If I had to choose one tool to assist with integrated pest management in sweet corn, it would be the corn earworm trap.
Traps are available for a number of different sweet corn insect pests including European corn borer, fall armyworm and Western bean cutworm. For these pests they can provide interesting data and help to monitor population hot spots across the province. However, at the individual farm level, the easily identifiable eggs and larvae mean that these pests can be just as easily monitored through field scouting.
Corn Earworm is an entirely different challenge. It is stealthy little creature. It arrives unexpectedly in summer weather fronts, and offers only the briefest amount of time during which it can be controlled. The critical control period is literally less than two inches long. That is the amount of space it takes for the young larvae to move from where it was hatched on the silk to the protective cover of the husk. Once inside the husk, it is no longer controlled through pesticide applications. Even natural predators, such as trichogramma wasps, have a hard time navigating through the husk. As a result, the timing and coverage of insecticide applications is of utmost importance.
Sweet corn becomes attractive to corn earworm moths at the green silk stage. Insecticides applied prior to this time will do little to control the corn earworm. From tassel emergence through pollen shed, visually scout for pests such as European corn borer or Western bean cutworm. Both pests are easily identified at this stage by their egg masses. Pyrethroid (group 3A) sprays are still very effective for these pests.
Earworm moths travel from the Southern United States in the summer storm fronts. As the Atlantic storm season becomes active, we start to see increased numbers of moths in the Great Lakes Region. Once green silks are present, pheromone traps become a valuable tool to monitor the movement of this pest in to the region, and identify fields or areas at risk of becoming infested by the earworm. Unlike the other two lepidoptera pests, earworm eggs are not easily found while scouting.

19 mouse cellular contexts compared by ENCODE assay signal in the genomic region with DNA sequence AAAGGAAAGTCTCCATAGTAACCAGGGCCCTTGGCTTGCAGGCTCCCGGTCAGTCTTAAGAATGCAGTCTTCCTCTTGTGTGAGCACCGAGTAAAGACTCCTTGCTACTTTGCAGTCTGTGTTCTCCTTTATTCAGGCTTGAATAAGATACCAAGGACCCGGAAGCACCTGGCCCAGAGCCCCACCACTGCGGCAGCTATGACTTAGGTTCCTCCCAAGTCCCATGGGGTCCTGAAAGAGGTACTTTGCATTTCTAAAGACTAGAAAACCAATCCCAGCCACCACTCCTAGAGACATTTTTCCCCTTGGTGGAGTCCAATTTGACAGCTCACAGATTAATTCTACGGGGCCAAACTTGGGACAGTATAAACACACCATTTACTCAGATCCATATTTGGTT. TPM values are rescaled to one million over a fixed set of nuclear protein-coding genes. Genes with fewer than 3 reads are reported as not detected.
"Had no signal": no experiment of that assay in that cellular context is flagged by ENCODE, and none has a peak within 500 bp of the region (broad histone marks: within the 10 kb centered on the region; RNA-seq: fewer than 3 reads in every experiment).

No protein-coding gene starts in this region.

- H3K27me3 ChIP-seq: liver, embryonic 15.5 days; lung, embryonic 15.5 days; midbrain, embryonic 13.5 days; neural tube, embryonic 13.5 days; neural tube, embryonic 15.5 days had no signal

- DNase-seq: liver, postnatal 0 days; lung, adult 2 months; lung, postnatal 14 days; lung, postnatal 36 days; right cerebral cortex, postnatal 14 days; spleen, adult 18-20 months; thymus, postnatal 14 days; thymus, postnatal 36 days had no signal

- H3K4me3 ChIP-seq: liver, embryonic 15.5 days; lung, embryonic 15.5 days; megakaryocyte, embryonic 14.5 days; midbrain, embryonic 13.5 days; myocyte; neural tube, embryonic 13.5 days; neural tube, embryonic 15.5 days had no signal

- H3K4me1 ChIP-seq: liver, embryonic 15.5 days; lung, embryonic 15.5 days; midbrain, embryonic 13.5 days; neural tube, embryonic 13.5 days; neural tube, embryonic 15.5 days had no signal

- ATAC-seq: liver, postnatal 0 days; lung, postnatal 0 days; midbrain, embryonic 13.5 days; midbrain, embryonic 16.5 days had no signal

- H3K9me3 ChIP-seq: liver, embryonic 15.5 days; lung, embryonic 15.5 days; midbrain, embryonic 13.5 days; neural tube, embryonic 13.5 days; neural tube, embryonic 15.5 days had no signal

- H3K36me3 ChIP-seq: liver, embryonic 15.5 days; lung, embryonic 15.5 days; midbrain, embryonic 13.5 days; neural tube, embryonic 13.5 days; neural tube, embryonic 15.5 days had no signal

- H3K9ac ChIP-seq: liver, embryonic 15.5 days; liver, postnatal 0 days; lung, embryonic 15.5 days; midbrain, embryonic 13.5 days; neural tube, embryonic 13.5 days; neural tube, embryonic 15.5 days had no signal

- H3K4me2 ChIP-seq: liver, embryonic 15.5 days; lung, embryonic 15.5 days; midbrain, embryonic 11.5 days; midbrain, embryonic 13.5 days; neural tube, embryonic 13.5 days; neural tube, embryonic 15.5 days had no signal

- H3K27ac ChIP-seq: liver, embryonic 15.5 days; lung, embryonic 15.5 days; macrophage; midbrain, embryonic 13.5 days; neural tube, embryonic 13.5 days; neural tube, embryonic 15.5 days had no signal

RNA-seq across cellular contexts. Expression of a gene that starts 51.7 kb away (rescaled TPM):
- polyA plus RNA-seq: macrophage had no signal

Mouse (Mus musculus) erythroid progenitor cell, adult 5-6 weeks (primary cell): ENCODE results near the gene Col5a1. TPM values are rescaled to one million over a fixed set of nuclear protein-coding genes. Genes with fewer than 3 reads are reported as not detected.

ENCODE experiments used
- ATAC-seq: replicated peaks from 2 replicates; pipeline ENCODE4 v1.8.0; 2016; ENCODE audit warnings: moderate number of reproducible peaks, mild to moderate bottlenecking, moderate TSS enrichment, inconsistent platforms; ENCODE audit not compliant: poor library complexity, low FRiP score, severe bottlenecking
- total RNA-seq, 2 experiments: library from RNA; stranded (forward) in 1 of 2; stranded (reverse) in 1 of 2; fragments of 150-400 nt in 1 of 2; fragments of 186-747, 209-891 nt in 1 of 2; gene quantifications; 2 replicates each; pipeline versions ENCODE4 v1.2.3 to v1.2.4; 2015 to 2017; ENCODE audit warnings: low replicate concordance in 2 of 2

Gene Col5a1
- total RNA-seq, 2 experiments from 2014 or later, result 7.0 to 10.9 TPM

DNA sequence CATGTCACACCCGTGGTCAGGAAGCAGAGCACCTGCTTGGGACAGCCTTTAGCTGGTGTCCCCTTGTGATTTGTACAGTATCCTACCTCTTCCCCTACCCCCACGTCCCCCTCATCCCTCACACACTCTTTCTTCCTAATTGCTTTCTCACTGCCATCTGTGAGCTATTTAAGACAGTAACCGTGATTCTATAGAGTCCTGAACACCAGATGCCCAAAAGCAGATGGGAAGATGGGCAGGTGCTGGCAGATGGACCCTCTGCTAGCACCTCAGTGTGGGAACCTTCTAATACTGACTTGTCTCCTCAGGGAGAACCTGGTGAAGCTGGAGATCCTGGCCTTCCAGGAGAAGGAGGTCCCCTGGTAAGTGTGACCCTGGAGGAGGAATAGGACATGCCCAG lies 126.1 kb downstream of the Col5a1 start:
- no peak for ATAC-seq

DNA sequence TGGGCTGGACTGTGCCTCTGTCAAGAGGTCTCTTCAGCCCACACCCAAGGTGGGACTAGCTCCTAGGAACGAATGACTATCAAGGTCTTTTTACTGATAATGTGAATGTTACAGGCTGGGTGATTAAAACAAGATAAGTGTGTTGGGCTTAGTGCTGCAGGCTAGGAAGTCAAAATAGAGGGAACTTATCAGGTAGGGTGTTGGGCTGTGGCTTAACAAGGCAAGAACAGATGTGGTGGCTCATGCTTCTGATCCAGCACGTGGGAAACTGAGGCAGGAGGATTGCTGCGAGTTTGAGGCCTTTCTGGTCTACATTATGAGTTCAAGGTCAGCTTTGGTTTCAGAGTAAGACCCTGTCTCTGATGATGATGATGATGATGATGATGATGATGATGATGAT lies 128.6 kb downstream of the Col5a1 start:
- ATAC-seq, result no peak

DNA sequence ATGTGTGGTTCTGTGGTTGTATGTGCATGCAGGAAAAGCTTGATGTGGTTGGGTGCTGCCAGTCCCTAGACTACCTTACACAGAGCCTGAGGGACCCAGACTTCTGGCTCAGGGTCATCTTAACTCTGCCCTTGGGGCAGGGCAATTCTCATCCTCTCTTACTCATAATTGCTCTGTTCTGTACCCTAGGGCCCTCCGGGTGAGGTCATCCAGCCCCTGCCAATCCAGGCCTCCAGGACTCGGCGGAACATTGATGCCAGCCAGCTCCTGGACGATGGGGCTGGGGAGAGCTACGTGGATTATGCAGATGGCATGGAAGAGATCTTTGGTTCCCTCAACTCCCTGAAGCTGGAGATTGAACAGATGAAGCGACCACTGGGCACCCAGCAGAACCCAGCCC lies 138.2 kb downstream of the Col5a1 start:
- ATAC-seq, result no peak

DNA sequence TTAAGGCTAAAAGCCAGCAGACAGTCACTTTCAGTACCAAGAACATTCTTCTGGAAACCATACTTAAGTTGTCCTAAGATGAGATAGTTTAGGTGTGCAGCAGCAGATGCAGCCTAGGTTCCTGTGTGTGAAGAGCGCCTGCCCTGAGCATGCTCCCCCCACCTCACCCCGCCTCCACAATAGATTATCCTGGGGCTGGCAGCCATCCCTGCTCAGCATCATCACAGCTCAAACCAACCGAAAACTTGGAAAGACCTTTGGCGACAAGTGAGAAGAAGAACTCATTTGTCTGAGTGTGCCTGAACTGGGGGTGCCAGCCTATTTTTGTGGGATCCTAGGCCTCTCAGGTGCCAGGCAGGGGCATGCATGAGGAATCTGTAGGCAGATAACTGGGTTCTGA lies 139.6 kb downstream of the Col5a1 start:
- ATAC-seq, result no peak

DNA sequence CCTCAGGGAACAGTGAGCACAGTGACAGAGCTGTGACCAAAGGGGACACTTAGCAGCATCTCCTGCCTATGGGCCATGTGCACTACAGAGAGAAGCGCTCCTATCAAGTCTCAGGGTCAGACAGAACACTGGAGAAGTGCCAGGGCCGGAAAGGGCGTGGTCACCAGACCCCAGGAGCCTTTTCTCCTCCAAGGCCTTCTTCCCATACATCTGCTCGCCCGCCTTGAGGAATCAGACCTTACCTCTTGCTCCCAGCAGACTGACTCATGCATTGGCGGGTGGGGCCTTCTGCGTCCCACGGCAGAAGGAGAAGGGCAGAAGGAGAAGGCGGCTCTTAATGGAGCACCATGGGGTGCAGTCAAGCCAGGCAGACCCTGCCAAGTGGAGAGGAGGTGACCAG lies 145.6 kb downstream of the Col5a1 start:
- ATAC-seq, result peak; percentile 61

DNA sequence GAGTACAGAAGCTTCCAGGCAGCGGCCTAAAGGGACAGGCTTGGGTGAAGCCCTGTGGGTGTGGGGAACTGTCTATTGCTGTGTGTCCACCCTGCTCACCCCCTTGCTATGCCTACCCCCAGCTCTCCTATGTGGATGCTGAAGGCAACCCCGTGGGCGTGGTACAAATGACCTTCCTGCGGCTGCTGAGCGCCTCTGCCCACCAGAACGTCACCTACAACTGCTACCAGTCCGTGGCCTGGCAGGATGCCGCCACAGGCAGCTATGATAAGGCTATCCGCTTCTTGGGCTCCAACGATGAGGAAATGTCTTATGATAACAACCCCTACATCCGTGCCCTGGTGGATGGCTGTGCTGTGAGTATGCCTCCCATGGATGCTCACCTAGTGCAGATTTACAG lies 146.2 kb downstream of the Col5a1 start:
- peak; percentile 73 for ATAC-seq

Corn earworm is resistant to the pyrethroid class of insecticides. Currently, earworm control is achieved with the diamide (group 28) class of insecticides, including Voliam Xpress and Coragen. Lannate (a group 1A insecticide) is also registered.
In order to get the best performance from earworm insecticides, they need to be applied at green silk. If moth numbers are high during silking, more than one may be required. While these products do have residual activity, the fast growing nature of the silks means that the newer silk tissues are not protected.
Once the silks dry down, the female moths are no longer attracted to them as egg-laying sites.
For more information on the corn earworm, visit http://www.omafra.gov.on.ca/IPM/english/sweet-corn/insects/corn-earworm.html.
There are a few sites that monitor and predict the movement of insect pests into the Mid-west and North Eastern United States. Examples are shown below in Figures 4 and 5.
If you are struggling with corn earworm control, despite having used all of the above tools, let us know. It is important to hear directly from growers as we set priorities for insect and pesticide research and registrations. email@example.com